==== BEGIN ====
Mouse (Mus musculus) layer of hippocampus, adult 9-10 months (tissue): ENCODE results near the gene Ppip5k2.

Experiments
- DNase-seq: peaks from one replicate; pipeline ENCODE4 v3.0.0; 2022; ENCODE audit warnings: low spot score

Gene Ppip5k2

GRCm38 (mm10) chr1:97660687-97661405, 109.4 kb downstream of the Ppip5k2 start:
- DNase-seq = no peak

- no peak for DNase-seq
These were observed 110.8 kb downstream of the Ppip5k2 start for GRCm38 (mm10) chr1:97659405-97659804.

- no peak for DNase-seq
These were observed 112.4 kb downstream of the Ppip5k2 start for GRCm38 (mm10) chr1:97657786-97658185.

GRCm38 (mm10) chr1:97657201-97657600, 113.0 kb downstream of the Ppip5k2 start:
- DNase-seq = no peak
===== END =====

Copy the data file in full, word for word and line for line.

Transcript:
Mouse (Mus musculus) layer of hippocampus, adult 9-10 months (tissue): ENCODE results near the gene Ppip5k2.

Experiments
- DNase-seq: peaks from one replicate; pipeline ENCODE4 v3.0.0; 2022; ENCODE audit warnings: low spot score

Gene Ppip5k2

GRCm38 (mm10) chr1:97660687-97661405, 109.4 kb downstream of the Ppip5k2 start:
- DNase-seq = no peak

- no peak for DNase-seq
These were observed 110.8 kb downstream of the Ppip5k2 start for GRCm38 (mm10) chr1:97659405-97659804.

- no peak for DNase-seq
These were observed 112.4 kb downstream of the Ppip5k2 start for GRCm38 (mm10) chr1:97657786-97658185.

GRCm38 (mm10) chr1:97657201-97657600, 113.0 kb downstream of the Ppip5k2 start:
- DNase-seq = no peak